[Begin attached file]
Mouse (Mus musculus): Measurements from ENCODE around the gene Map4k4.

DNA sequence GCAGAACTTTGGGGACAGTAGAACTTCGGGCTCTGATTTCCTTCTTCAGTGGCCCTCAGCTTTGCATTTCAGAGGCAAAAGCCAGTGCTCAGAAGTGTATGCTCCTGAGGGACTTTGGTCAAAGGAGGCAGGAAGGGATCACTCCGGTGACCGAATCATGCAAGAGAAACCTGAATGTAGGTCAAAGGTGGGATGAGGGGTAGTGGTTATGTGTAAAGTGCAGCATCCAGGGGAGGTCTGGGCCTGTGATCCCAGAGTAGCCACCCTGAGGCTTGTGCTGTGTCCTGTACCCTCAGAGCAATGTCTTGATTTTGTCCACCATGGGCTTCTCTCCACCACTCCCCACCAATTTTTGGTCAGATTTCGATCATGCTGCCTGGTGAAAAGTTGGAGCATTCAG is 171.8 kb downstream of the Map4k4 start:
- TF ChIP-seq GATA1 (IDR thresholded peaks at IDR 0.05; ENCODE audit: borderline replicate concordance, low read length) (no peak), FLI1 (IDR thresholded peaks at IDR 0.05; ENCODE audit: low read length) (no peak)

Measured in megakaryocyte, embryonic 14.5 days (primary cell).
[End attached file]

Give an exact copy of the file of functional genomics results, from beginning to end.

Mouse (Mus musculus): Measurements from ENCODE around the gene Map4k4.

DNA sequence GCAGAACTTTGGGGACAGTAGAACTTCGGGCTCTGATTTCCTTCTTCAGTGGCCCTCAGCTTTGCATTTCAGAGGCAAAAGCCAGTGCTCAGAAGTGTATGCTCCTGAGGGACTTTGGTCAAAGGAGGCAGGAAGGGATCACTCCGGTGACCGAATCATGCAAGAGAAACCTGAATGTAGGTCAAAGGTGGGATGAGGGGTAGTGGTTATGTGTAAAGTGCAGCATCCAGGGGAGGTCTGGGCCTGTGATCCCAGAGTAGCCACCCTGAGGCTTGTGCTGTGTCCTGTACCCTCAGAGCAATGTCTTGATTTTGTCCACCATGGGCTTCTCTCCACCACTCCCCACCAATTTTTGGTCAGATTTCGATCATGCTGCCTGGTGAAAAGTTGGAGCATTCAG is 171.8 kb downstream of the Map4k4 start:
- TF ChIP-seq GATA1 (IDR thresholded peaks at IDR 0.05; ENCODE audit: borderline replicate concordance, low read length) (no peak), FLI1 (IDR thresholded peaks at IDR 0.05; ENCODE audit: low read length) (no peak)

Measured in megakaryocyte, embryonic 14.5 days (primary cell).